How and when to use patch.
You know it's time to ditch sed and use patch when you have say 4 or more lines of sed or it is very hard to read. I would still use sed in some cases such as using the system CFLAGS/CXXFLAGS in a static file on those ports that lack a configure script. Note that some packages can use example: ./build.sh CFLAGS="$CFLAGS".
Here is how I use patch and diff.
Once you have your sources extracted cd into the directory and clone it.
$ cp -r foo-1.2.3 foo-1.2.3.orig
Edit the files in foo-1.2.3 only keeping foo-1.2.3.orig as is then make sure you remove any backup files if you got any *~. Now to make a patch type this command.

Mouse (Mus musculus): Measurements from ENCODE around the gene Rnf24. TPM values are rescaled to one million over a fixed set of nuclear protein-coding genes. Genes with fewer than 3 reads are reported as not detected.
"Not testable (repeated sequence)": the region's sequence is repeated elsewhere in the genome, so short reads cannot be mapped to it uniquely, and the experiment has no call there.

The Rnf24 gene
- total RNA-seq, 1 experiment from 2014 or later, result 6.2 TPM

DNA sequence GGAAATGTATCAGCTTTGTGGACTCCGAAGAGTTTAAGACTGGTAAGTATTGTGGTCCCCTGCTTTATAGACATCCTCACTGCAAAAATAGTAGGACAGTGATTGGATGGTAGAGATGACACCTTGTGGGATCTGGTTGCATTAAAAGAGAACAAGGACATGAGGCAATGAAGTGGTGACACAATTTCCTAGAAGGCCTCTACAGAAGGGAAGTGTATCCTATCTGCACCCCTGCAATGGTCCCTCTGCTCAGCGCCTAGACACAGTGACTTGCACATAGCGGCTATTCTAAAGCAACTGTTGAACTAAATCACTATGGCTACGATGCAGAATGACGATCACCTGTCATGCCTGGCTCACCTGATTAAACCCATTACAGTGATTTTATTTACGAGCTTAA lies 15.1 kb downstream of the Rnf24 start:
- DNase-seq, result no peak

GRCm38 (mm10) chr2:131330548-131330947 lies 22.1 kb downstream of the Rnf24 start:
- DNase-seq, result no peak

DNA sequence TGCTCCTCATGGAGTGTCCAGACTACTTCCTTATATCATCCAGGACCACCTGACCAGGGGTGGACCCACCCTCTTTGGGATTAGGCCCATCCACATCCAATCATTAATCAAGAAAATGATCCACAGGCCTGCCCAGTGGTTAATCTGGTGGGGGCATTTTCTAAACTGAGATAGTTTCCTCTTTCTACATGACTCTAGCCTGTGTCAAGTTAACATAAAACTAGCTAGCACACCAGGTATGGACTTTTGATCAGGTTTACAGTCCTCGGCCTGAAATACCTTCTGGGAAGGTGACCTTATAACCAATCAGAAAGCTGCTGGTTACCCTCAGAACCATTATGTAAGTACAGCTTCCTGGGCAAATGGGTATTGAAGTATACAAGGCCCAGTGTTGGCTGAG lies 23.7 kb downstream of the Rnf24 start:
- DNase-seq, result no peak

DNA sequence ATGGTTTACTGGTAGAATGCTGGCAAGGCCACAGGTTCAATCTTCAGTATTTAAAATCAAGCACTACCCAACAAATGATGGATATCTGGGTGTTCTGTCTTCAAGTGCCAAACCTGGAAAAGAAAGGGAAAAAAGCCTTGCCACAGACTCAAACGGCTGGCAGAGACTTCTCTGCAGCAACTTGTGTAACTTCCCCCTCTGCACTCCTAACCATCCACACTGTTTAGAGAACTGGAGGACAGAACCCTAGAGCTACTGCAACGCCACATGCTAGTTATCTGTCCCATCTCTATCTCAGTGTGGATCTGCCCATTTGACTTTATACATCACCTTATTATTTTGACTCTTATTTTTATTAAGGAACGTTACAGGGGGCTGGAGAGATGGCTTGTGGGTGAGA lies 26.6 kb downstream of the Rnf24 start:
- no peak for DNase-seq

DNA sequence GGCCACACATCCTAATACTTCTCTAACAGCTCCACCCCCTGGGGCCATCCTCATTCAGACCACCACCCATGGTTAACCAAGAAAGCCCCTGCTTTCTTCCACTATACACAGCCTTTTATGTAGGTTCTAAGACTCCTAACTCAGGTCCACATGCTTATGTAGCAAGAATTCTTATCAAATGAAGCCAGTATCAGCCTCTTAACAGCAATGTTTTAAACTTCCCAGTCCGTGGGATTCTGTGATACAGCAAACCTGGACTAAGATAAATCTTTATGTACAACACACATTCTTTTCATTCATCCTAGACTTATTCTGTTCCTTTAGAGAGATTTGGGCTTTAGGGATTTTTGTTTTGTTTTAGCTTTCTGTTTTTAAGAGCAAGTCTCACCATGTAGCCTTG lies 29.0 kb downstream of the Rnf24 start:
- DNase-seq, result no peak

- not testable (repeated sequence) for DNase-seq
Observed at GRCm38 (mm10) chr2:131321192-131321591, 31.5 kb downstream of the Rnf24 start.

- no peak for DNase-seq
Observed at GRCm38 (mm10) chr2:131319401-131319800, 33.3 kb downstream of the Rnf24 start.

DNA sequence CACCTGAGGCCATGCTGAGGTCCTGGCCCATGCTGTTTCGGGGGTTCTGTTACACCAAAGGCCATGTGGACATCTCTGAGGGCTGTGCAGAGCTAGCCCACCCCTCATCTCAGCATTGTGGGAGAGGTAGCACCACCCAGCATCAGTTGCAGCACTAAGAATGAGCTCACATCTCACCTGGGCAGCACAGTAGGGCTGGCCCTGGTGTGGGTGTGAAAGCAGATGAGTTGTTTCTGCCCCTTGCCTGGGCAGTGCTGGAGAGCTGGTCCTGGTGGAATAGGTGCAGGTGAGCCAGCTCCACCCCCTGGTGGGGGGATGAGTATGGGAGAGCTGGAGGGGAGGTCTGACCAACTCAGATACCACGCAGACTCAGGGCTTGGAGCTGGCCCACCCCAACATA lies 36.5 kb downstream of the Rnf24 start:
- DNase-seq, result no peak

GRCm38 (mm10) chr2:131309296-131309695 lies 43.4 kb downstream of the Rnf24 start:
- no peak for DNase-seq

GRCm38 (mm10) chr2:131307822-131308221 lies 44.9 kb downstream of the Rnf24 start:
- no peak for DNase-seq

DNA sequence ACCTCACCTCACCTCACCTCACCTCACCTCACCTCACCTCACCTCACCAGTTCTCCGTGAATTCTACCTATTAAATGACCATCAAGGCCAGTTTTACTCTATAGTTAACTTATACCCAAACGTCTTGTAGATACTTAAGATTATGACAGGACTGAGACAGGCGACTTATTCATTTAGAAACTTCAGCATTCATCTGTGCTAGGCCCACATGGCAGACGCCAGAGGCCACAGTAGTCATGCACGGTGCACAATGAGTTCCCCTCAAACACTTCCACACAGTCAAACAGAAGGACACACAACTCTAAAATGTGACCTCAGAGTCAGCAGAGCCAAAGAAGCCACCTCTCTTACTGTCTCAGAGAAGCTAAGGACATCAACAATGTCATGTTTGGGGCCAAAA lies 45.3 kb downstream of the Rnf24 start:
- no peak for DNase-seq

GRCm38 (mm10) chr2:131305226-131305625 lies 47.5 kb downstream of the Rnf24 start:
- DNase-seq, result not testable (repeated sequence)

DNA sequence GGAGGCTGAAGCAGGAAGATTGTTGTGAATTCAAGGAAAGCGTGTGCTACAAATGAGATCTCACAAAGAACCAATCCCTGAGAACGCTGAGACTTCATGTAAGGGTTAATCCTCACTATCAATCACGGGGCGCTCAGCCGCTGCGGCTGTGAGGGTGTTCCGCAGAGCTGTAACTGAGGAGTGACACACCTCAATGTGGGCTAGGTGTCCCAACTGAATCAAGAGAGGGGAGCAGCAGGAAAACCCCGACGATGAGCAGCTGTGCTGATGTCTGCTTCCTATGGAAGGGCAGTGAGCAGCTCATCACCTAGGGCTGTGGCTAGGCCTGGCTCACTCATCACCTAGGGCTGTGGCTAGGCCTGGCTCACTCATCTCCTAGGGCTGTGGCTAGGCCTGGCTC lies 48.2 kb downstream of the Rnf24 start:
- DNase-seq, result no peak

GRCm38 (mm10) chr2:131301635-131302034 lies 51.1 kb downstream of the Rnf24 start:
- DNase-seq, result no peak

$ diff -pruN foo-1.2.3.orig foo-1.2.3
That will print it to the console, once you are happy pipe it to a file name.
$ diff -pruN foo-1.2.3.orig foo-1.2.3 > foo-1.2.3-some-change.patch
To place it in a upper level directory do this. Keep adding ../ as needed or use a full path.
$ diff -pruN foo-1.2.3.orig foo-1.2.3 > ../foo-1.2.3-some-change.patch
Now in your Pkgfile you can do this.
patch -p 1 -i $SRC/foo-$version-some-change.patch
Be sure to add foo-$version-some-change.patch to the source array.
After all that you can remove or reverse the patch you just done on foo-1.2.3 and repeat as needed making additional patches. It is best to separate patches for easy maintenance, by grouping similar changes in the one patch.